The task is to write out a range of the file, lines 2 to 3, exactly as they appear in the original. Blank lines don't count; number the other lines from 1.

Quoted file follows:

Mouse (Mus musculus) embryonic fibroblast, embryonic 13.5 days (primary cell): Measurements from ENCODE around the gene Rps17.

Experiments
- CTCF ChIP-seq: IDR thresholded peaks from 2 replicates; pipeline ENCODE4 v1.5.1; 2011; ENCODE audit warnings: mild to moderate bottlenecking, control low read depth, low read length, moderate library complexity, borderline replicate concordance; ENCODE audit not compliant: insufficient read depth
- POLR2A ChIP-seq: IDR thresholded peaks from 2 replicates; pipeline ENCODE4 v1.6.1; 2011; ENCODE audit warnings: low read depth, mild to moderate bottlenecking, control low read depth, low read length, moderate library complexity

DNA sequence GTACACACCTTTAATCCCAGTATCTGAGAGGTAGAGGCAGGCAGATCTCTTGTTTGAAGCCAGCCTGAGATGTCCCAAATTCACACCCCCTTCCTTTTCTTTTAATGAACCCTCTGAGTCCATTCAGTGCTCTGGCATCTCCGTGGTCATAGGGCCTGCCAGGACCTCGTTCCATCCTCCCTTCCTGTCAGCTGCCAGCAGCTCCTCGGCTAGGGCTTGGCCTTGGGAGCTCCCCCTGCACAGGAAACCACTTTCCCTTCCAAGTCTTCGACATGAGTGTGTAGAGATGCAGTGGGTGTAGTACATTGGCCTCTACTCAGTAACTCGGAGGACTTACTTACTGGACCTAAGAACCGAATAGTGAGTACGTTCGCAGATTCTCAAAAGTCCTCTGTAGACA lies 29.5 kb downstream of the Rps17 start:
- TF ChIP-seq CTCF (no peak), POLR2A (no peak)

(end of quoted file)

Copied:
Experiments
- CTCF ChIP-seq: IDR thresholded peaks from 2 replicates; pipeline ENCODE4 v1.5.1; 2011; ENCODE audit warnings: mild to moderate bottlenecking, control low read depth, low read length, moderate library complexity, borderline replicate concordance; ENCODE audit not compliant: insufficient read depth